The MUTE network does not provide this confidentiality.
However, questions remain as to how ANts will remain an anonymising system, whilst sources and recipients certify the file transfer.
It also represents the use of some very important software technology.
Trading between untrustworthy peers
Who reads the message is of little or no importance, as the information is public anyway. In turn, the weakness in the endpoint encryption is of no relevance.
Instead of privacy, users are provided anonymity.
“Anonymous means that nobody knows who puts something in the network. Say you want to talk ill of your employer. What do you do? You write anonymous letters to 200 people… each one of them will know perfectly well who their mailman is (in ANts’ case, it’s their neighbor, a well-known IP): the mailman is delivering the letter. But nobody will know who sent the letter,” Gwren explains.
The network also provides security for this through point-to-point encryption, as Gwren nicely illustrates:
Continuing his postman theme, “Regarding security, it refers to those cases in which someone puts a video camera in your house and gets a tape proving that you’re the one who wrote the letter. Thanks to encryption, ANts impedes an attack of this sort. Nobody can sniff out the packets to prove that you put any content on line.”
It should be pointed out that this anonymity and security, although very strong, is no more than provided by MUTE.
Legal protection is increasingly what file sharers are caring about when choosing a file sharing application. Numerous music lovers have fallen victim to lawsuits against file sharers. With over 4500 such cases in America, along with a mass of cease and desist letters worldwide, protection from the prying eyes of organizations who think they are the law becomes ever more important.
In anonymising networks, it is impossible to detect who seeded a file. The same routing mechanism that provides anonymity also provides legal protection. As files make their way through the network, no peer can know if the file they are receiving has come from the original source or a proxy.
This system destroys the current targeting method used by organizations that object to the sharing of certain files. In traditional file sharing systems, file sources are tied to an IP address. But it is this attachment of IP address and file that makes targeting users sharing copyright works, for example, such an easy process. In anonymising networks, files are tied only to a virtual address. More details of how this provides legal protection can be found on the MUTE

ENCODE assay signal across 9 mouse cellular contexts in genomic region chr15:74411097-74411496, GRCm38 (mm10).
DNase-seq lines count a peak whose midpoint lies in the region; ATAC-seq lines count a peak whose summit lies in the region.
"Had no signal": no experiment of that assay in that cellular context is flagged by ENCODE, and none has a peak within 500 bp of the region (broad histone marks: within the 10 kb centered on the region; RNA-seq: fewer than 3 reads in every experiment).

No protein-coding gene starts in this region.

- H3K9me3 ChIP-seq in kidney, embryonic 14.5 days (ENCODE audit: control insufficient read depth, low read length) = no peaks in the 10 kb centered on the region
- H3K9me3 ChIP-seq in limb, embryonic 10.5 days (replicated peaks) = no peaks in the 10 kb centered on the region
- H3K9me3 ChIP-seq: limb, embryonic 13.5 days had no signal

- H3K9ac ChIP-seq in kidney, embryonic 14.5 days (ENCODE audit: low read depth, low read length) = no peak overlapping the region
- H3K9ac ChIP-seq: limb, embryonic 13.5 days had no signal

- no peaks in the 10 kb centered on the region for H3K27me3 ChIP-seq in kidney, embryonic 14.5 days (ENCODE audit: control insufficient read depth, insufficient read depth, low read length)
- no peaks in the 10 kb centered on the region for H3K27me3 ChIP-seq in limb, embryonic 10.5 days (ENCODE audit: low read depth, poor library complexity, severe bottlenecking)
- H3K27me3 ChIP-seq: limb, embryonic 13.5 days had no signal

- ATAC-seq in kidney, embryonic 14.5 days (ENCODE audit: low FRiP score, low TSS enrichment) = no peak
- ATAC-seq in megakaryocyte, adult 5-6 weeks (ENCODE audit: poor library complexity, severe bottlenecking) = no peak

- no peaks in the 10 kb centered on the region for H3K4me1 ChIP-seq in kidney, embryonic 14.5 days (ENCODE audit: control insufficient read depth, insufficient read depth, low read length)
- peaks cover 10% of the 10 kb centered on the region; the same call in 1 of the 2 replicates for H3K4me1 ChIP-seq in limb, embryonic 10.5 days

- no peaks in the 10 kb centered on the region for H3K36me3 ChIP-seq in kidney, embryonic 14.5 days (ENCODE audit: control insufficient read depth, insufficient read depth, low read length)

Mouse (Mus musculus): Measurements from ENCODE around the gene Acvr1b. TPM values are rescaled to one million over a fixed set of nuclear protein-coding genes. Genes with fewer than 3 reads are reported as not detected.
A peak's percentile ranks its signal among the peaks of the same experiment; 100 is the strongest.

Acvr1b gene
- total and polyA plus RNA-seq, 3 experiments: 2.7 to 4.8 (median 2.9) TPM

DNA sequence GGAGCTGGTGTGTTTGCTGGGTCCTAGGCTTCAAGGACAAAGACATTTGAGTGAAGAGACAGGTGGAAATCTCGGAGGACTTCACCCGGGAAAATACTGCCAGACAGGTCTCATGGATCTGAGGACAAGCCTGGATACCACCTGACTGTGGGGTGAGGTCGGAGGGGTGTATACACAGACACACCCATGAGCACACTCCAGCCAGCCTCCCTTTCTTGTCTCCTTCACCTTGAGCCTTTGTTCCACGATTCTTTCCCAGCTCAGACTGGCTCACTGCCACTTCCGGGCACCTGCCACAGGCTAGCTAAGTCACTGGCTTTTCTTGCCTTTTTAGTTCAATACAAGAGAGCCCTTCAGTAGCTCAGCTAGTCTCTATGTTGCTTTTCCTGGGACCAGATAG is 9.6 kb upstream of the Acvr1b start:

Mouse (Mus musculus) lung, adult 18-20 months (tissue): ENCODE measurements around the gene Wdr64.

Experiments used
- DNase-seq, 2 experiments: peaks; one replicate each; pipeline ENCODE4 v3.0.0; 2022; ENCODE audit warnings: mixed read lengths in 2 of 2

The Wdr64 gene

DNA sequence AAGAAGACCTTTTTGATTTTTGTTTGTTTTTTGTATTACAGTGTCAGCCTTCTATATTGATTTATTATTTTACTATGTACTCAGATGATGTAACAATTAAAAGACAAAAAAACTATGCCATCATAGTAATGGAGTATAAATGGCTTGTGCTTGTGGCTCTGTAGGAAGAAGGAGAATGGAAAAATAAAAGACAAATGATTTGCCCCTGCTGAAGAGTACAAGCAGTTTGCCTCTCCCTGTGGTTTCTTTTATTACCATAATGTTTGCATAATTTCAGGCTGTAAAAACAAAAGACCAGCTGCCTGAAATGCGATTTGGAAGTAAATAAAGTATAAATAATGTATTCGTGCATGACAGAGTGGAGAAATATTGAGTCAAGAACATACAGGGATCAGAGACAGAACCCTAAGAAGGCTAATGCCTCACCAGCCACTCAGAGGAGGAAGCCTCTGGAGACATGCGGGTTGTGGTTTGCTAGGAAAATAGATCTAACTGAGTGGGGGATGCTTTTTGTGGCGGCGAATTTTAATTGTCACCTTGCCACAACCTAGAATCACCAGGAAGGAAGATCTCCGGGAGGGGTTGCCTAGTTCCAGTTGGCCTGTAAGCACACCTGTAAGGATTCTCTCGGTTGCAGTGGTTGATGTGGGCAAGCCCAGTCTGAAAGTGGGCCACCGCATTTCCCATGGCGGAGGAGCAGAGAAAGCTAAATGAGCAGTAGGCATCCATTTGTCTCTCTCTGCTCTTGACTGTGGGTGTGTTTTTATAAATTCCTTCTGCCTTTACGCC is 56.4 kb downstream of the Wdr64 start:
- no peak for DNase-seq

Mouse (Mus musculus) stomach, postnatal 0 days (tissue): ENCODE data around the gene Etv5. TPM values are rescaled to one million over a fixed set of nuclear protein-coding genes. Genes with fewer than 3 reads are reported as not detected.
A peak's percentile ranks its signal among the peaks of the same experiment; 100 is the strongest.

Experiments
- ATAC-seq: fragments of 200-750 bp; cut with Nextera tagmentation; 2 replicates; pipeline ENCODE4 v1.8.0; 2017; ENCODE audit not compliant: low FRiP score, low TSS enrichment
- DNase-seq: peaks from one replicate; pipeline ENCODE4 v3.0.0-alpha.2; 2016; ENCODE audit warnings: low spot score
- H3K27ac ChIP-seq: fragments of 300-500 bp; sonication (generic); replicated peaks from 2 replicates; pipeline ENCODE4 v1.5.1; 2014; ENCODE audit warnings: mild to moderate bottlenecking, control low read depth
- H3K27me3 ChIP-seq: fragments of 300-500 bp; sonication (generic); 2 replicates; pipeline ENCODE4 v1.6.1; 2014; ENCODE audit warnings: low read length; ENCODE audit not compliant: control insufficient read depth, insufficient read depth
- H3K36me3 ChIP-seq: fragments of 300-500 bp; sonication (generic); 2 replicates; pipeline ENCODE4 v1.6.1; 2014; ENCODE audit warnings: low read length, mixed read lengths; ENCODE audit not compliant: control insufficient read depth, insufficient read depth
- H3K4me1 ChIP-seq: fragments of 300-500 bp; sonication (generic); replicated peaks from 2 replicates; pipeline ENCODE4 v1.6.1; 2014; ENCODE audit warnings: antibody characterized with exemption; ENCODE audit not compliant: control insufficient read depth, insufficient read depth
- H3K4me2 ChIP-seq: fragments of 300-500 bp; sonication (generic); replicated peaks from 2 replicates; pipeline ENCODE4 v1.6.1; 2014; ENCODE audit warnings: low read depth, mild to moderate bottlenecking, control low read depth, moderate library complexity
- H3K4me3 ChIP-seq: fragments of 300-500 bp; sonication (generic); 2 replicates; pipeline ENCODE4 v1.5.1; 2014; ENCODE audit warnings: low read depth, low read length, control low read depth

Any two computers that are directly connected in a network are called neighbors. Neighbours must know each other’s IP addresses in order to keep the connection. As already established, when neighbors send each other files, the receiver does not know if their neighbor is the original seed, or a proxy. However, they do know their IP address and what has been sent.
“ANts and MUTE are anonymous, you never know who put the information onto the net,” Gwren explains nicely. “The problem is that you do know who is passing that information on to you. It’s like anonymous mail: you know the postman but you don't know the sender. ANts offers an additional element of security, because the postman cannot read your mail (unless he is the sender himself, but you have no way of knowing this!).”
Proxies are therefore in a weak position, as any peer can catch their neighbor proxying an objectionable file.
Slyck therefore sought to discover the legal implications of being a proxy in a file sharing network.
“It would be like killing the postman because he delivered a letter you don’t like,” Gwren joked.
Turning to a lawyer instead, Fred von Lohmann explained, “The law is simply unclear. No court has ever considered whether you can be held liable for copyright infringement simply for proxying data in a network. EFF strongly believes that the answer should be that, assuming you have no knowledge of what the packets are that you're passing, you should not be liable for the contents of the packets. That is, after all, the rule for ISPs. The same rule should apply for individuals,” he explained.
If the law favors the EFF view, then neither MUTE nor ANts peers can be held liable for proxying objectionable files. Although ANts provides endpoint encryption, the average user of MUTE would not know where to begin discovering what they are proxying. The overhead of endpoint encryption provided by ANts would therefore be wasted in a legal context.